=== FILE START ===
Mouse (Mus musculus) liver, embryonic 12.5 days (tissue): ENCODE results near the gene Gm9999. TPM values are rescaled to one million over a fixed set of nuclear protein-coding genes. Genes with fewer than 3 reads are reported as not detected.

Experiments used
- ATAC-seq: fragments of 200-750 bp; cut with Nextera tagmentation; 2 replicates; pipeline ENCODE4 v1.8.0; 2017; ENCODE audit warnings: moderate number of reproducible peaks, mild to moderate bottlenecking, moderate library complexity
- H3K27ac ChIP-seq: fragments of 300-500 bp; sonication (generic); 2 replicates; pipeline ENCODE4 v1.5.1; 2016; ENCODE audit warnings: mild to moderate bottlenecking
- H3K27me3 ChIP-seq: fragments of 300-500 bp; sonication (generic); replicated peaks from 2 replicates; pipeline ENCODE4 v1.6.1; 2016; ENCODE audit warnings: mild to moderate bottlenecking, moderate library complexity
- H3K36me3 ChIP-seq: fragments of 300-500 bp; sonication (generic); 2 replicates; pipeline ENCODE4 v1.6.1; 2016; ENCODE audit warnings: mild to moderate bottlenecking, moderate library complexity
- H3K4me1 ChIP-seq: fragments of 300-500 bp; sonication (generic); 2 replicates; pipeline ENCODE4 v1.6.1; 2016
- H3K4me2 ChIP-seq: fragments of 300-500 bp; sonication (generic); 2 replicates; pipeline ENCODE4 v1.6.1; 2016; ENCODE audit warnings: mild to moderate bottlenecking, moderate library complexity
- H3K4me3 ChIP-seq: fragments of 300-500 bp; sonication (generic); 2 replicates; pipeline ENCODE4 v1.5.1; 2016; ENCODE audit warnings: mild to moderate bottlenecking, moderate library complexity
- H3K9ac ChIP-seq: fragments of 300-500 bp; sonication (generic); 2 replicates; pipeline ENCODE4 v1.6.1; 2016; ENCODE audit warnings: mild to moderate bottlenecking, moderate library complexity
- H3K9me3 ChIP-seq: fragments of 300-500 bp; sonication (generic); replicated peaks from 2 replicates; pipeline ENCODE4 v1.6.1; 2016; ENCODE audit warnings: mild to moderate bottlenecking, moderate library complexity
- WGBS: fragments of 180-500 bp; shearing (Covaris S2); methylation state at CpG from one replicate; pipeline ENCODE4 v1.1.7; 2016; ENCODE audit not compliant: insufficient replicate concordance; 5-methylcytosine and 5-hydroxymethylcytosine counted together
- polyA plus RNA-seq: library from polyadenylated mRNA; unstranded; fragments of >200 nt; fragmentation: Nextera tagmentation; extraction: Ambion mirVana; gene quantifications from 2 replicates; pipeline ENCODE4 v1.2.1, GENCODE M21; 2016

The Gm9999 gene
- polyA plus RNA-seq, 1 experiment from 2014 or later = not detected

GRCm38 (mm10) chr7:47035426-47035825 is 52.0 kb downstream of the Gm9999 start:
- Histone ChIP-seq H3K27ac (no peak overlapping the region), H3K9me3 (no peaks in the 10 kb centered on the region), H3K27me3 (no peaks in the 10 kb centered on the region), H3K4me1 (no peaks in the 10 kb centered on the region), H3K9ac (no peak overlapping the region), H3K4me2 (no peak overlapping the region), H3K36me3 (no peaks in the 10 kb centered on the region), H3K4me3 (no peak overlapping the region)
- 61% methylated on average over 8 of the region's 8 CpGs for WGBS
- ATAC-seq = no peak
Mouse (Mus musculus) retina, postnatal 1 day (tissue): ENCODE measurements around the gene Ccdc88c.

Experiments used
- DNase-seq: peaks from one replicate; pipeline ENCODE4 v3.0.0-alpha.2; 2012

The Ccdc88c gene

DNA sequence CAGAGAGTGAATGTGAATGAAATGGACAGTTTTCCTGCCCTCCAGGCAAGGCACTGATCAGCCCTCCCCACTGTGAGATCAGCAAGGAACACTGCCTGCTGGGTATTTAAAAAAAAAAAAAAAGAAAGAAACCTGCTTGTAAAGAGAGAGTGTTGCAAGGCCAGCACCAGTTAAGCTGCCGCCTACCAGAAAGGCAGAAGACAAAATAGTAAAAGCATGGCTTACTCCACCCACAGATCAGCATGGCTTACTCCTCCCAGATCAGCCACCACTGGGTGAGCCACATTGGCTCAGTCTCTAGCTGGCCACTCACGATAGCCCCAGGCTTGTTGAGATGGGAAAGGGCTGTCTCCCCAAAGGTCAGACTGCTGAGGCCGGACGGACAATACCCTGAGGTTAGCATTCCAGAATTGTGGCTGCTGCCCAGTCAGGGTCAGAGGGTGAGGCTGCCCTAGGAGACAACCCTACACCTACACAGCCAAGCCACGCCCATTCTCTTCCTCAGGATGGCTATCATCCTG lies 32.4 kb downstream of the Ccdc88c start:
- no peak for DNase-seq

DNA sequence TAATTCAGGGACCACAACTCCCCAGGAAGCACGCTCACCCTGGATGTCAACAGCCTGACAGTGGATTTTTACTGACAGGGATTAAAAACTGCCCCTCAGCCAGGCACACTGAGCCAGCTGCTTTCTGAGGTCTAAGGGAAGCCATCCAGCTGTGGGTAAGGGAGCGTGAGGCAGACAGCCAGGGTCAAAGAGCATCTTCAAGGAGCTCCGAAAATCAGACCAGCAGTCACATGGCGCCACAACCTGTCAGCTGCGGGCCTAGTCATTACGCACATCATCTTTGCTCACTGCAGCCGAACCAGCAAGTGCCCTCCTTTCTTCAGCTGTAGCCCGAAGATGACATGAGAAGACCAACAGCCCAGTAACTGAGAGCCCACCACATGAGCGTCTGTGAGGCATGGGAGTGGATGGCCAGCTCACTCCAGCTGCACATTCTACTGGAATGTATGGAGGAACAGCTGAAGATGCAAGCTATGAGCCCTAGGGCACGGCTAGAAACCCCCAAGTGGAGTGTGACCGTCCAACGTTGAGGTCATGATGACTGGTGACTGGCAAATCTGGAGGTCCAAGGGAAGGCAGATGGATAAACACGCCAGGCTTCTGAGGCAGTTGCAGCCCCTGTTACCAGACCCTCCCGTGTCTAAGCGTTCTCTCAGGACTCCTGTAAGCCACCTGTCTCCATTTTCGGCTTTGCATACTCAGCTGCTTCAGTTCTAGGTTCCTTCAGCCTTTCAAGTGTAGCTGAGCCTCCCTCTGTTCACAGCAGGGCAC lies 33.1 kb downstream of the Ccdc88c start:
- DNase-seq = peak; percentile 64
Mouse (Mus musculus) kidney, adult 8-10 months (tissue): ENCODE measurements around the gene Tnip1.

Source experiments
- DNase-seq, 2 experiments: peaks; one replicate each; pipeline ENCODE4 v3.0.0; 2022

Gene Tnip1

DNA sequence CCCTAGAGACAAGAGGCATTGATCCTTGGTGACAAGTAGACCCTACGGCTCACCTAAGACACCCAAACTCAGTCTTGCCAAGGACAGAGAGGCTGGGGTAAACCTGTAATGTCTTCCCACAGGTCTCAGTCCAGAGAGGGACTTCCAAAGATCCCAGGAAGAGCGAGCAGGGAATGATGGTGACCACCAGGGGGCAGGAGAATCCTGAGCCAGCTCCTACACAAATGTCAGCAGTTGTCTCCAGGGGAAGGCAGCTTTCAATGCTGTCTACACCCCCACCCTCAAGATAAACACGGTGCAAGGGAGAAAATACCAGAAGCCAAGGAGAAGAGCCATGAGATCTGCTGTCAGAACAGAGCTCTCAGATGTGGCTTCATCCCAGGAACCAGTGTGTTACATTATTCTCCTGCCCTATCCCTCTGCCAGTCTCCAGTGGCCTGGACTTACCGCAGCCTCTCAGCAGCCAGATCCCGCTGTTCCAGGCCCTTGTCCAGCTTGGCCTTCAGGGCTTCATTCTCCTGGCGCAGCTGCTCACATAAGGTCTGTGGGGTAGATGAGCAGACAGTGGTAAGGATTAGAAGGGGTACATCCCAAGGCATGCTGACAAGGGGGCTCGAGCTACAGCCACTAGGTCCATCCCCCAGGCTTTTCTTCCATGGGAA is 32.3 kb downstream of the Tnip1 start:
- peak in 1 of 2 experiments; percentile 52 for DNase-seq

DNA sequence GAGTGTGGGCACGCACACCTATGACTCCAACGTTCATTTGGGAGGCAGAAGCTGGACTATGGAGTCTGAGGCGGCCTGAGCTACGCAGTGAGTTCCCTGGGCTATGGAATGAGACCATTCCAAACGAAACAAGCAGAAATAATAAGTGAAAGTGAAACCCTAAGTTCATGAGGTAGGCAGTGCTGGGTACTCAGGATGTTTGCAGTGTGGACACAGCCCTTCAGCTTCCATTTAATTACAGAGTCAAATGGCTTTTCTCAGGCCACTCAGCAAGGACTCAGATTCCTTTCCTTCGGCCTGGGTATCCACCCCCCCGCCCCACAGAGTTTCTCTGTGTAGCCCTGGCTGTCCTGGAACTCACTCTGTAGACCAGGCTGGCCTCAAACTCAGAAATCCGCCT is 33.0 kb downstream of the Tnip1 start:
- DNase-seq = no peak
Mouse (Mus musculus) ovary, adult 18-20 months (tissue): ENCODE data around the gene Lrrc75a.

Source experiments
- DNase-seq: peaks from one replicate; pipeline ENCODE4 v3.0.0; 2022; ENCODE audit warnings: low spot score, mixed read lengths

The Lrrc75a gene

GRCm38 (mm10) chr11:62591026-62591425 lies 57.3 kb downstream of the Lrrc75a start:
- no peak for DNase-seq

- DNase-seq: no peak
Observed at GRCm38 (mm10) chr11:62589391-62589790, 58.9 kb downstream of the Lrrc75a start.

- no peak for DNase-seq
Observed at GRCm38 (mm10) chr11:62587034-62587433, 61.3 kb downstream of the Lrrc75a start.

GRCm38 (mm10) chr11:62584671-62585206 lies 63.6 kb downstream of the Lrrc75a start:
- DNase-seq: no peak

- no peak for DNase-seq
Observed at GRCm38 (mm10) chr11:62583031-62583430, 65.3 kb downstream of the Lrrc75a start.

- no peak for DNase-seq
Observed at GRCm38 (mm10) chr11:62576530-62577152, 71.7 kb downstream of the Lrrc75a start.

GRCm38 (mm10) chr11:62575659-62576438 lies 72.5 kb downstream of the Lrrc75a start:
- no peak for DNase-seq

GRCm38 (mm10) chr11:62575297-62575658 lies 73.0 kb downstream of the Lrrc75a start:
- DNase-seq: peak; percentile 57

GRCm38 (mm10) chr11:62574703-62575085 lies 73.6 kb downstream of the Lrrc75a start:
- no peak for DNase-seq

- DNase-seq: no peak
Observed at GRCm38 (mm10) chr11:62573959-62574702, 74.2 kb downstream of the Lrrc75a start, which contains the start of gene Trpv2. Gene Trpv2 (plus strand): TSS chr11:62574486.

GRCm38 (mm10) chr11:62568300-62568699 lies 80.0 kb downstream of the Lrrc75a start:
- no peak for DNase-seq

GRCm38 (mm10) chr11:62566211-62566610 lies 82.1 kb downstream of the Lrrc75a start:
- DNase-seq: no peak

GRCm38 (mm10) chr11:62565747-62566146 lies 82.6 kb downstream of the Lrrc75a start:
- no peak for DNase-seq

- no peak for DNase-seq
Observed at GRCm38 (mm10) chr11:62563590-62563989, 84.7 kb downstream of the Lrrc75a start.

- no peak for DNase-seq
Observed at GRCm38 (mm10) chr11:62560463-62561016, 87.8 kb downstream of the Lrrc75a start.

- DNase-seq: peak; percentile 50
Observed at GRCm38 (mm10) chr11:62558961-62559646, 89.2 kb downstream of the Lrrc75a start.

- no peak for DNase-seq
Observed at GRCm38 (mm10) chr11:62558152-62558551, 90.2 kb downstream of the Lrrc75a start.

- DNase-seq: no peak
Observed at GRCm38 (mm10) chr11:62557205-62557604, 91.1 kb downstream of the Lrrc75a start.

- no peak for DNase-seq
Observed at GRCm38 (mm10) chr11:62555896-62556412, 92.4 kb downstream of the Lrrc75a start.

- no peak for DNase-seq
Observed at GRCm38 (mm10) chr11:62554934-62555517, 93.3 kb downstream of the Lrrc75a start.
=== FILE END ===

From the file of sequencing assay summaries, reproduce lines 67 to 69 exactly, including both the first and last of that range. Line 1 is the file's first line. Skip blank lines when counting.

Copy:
Observed at GRCm38 (mm10) chr11:62563590-62563989, 84.7 kb downstream of the Lrrc75a start.

- no peak for DNase-seq
Observed at GRCm38 (mm10) chr11:62560463-62561016, 87.8 kb downstream of the Lrrc75a start.